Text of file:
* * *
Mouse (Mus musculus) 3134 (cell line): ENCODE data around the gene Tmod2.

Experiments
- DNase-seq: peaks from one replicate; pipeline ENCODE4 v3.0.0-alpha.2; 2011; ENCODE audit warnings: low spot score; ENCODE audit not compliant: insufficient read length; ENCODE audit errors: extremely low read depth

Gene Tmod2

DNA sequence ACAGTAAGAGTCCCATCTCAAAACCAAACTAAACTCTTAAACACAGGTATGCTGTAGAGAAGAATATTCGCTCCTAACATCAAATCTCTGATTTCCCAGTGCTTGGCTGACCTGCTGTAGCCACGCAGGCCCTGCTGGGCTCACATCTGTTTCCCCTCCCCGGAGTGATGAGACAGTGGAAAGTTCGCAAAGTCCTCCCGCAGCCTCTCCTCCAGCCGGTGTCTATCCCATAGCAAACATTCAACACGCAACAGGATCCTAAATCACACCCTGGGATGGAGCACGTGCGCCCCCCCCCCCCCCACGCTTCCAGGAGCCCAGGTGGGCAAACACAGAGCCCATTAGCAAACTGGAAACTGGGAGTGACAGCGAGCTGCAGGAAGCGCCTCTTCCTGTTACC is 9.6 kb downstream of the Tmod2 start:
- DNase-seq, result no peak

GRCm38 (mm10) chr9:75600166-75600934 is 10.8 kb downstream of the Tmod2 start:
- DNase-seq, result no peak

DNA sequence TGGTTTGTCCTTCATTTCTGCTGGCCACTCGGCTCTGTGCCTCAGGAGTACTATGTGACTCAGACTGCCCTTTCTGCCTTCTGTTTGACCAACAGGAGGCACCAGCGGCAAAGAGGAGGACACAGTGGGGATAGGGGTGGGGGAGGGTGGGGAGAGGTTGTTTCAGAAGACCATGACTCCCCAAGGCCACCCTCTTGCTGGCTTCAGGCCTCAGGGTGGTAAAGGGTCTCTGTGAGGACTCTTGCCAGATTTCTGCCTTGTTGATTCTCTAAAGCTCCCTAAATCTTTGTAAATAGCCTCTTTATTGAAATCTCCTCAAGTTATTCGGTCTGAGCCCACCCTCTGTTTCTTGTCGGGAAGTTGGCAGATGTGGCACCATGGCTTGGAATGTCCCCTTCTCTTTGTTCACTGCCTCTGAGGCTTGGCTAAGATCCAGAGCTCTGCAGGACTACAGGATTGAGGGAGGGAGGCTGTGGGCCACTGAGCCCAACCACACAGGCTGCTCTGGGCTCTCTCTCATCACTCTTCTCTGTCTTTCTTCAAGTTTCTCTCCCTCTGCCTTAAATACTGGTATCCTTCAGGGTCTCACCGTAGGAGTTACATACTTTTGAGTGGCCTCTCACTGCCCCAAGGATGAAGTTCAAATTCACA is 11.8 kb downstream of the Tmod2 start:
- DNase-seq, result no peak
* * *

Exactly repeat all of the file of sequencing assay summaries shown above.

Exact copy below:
Mouse (Mus musculus) 3134 (cell line): ENCODE data around the gene Tmod2.

Experiments
- DNase-seq: peaks from one replicate; pipeline ENCODE4 v3.0.0-alpha.2; 2011; ENCODE audit warnings: low spot score; ENCODE audit not compliant: insufficient read length; ENCODE audit errors: extremely low read depth

Gene Tmod2

DNA sequence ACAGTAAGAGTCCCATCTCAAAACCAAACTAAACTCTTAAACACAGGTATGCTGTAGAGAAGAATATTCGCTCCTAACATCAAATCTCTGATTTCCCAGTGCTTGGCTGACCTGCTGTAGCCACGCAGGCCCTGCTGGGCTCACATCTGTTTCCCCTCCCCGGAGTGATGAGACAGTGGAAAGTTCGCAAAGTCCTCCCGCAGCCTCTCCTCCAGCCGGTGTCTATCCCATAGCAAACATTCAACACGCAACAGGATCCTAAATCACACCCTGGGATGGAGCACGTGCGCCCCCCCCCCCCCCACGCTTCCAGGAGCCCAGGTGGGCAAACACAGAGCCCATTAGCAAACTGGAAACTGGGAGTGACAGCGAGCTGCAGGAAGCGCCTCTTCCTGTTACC is 9.6 kb downstream of the Tmod2 start:
- DNase-seq, result no peak

GRCm38 (mm10) chr9:75600166-75600934 is 10.8 kb downstream of the Tmod2 start:
- DNase-seq, result no peak

DNA sequence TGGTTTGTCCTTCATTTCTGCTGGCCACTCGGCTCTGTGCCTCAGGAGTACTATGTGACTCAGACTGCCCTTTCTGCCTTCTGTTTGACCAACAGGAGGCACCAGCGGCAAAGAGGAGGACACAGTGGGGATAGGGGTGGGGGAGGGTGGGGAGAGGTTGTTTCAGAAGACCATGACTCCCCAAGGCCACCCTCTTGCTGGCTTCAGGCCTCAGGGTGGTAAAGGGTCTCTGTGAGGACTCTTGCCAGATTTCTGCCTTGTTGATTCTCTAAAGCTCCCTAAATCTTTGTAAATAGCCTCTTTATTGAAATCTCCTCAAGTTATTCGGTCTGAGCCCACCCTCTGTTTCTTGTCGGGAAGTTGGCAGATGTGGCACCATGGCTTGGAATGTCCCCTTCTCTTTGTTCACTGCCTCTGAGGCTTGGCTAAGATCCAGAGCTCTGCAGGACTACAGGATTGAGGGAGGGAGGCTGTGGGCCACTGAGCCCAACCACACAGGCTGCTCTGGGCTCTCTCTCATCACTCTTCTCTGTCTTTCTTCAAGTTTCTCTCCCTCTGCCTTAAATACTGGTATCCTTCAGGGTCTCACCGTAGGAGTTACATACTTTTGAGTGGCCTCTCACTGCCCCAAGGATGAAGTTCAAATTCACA is 11.8 kb downstream of the Tmod2 start:
- DNase-seq, result no peak